Carting muck of one kind or another

23 November 2017

We have woken up to very slight grass frosts not enough to damage any tender plants but, just enough to blacken the Dahlias. So, we have made a start on bringing things in and protecting before harsher weather comes along.

Most of the plants that spent the summer in urns have now been transferred into large plastic pots and put into the frost-free environment of The Vinery. These plants may well have proved to have been hardy if they were left out, but apart from not wanting to take the risk its best to get them inside where they will benefit from making a much earlier start to next season under glass. In a pot outside, plants are much more likely to suffer from frosted roots than they would be if they were established in the ground outside, because frost slowly makes its way down into the soil, not only downward from the top surface but working its way in from the sides as well, therefore freezing a much larger proportion and deeper into the root system.
The Vinery has had a bit of a makeover recently in readiness for the imminent arrival of the peach trees – we have prepared a long bed to plant them into. Having first excavated down over a foot in depth and removed all the existing poor soil we have replaced with layers of FYM, our own homemade compost, a little bit of leaf mould, good topsoil and another traditional local soil conditioner seaweed.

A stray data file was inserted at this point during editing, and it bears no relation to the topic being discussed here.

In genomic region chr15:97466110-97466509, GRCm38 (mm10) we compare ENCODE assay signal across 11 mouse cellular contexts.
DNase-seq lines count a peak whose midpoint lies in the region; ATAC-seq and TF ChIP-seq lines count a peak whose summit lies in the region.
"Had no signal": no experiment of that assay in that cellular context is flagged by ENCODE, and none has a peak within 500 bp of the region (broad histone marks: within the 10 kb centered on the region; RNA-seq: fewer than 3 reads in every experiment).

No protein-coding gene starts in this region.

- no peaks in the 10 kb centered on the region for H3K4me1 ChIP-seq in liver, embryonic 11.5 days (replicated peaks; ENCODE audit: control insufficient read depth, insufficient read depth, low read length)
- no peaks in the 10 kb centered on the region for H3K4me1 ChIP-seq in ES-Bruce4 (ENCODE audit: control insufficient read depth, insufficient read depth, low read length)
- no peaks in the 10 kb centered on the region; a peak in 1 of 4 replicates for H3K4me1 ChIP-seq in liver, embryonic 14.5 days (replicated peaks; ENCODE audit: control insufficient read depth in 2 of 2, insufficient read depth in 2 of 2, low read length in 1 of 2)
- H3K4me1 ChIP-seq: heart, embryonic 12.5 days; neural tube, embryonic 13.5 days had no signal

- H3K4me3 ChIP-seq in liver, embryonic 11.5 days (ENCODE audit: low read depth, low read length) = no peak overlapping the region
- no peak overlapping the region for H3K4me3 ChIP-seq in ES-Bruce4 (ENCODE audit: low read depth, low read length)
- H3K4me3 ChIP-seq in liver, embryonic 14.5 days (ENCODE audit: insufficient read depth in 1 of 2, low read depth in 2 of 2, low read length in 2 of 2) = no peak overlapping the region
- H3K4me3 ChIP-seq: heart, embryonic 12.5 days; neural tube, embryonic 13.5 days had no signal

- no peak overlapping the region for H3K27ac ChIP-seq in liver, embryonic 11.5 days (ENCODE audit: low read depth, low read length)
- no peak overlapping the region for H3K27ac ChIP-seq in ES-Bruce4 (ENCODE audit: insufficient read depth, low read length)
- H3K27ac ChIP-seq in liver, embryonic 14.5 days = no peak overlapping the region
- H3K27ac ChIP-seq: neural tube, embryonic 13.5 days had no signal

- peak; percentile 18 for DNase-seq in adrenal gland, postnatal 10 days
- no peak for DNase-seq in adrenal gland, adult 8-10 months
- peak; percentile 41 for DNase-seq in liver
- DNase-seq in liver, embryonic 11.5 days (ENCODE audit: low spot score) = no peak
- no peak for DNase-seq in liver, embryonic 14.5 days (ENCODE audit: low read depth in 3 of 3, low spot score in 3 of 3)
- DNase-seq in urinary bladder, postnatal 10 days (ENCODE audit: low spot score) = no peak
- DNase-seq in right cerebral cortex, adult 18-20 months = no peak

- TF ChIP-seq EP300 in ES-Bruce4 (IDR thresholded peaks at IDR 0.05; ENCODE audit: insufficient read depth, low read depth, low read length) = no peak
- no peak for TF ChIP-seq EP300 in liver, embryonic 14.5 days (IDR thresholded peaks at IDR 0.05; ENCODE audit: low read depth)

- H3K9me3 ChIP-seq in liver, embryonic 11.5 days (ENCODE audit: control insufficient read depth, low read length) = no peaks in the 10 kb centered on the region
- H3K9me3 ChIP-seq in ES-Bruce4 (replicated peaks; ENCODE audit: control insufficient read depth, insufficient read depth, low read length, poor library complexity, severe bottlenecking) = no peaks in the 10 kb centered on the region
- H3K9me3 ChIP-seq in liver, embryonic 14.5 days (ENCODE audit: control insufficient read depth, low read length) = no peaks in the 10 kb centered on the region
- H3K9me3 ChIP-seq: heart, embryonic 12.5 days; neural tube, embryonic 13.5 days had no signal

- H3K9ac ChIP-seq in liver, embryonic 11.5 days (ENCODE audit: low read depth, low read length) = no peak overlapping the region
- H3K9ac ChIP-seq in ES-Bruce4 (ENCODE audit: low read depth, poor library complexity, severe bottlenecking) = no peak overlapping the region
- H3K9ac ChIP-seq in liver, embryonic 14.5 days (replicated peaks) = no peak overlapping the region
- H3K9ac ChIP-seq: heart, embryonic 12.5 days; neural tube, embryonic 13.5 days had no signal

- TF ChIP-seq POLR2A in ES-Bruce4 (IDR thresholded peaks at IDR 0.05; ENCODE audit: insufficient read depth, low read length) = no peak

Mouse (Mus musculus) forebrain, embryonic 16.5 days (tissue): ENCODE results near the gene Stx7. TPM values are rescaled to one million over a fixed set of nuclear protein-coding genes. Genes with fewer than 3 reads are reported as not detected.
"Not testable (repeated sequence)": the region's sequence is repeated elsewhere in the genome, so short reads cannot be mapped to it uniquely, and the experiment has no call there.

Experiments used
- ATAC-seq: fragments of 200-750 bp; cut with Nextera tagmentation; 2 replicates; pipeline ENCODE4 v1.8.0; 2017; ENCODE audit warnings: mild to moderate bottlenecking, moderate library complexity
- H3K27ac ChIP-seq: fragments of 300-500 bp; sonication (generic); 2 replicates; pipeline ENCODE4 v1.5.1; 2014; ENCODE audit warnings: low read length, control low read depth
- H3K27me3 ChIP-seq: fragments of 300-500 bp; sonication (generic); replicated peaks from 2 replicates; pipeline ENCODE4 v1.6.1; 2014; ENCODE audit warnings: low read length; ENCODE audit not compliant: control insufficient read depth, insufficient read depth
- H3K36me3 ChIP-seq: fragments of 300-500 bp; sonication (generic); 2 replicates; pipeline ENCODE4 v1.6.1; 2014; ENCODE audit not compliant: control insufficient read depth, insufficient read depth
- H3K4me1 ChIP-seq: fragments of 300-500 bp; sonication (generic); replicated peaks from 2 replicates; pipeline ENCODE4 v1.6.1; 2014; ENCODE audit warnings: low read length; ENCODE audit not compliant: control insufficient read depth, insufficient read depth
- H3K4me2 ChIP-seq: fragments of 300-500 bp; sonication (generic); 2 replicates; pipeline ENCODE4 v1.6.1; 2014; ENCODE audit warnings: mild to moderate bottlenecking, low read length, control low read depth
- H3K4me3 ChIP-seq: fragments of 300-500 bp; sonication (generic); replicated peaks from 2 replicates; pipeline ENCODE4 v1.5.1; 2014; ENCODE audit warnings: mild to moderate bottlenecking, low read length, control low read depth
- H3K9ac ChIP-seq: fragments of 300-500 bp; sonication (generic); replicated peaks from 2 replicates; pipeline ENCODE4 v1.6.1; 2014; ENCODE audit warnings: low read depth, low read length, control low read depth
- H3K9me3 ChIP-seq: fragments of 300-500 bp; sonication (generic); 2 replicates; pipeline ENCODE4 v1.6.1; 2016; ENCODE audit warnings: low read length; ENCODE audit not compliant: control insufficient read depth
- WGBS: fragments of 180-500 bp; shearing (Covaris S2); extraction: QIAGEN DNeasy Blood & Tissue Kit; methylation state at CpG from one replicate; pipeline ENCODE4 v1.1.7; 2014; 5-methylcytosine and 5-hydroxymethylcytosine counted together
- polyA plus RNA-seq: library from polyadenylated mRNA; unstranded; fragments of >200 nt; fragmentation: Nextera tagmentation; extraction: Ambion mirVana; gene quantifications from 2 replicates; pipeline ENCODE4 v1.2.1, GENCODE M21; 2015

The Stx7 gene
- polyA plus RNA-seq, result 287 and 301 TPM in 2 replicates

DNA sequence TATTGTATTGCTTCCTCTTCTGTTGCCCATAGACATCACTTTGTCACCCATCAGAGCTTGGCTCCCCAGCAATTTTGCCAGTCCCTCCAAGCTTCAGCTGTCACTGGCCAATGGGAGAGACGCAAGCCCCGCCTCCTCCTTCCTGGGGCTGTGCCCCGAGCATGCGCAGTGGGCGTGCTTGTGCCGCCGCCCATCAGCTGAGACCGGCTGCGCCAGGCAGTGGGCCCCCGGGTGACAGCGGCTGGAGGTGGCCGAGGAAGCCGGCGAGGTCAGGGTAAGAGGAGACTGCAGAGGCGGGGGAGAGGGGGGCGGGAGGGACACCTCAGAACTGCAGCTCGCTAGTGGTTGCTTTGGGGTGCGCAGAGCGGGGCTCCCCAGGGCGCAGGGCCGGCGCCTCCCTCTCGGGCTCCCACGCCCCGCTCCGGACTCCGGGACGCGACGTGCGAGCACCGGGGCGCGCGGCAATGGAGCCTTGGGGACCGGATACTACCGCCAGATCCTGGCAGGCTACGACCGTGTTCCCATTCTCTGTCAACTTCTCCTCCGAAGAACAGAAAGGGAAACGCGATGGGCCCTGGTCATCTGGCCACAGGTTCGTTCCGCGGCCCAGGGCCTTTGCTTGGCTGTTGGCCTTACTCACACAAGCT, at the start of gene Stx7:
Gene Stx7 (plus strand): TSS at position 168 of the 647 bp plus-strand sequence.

Collecting the seaweed was an interesting exercise down by St Monans castle, we managed to get the tractor quite close to the footpath on the Elie side where there was quite a good harvest of kelp and bladder rack. Filling up large buckets by pitch fork then lifting it by hand over the barbed wire fence to tip into the trailer was tricky work, especially for Gavin. The biggest concern however was would the estate tractor have the power to pull the very wet seaweed back up the slope towards the track back to Bowhouse. The seaweed is also going into the raised vegetable bed that we are building for Toby in the Laundry Garden. This will partly replace the beds that were situated in the bottom terrace, which we have now grassed over. They may return one day, but as they were not well made, and fertility was low it was not worth all the effort needed keeping them clean and mown.

We are now starting to prep for the replanting work on the middle terrace. Unfortunately, it’s not just a matter of doing a plan, getting the plants, then putting them in. It looks like we need to install a drainage system first as water seeps out of the bottom of the wall in several places. We also need water supplies nearby. The starting point however will be to realign the grass edges of the path to the pillars at the bottom of the staircases. We intend to move turf across from in front of the buttresses, where the beds are to be made deeper – this will give us enough turf to make a new edge to the main path, once again this job should be another good challenge for Gavin with his previous turfing experience.

The rose garden has now been totally covered in a deep layer of FYM. To be precise 33 tonnes of the stuff, as the garden had previously been used for growing roses the best way to combat replant diseases is to drown the garden with as many beneficial fungi and bacteria as possible, hopefully this should do the trick. We will now leave the area fallow for two growing seasons, during which time we will keep rotovating the manure in.

Well it may seem as if we have spent most of the winter carting muck of one kind of another around the gardens, but I am sure that it will all be worthwhile in the future.

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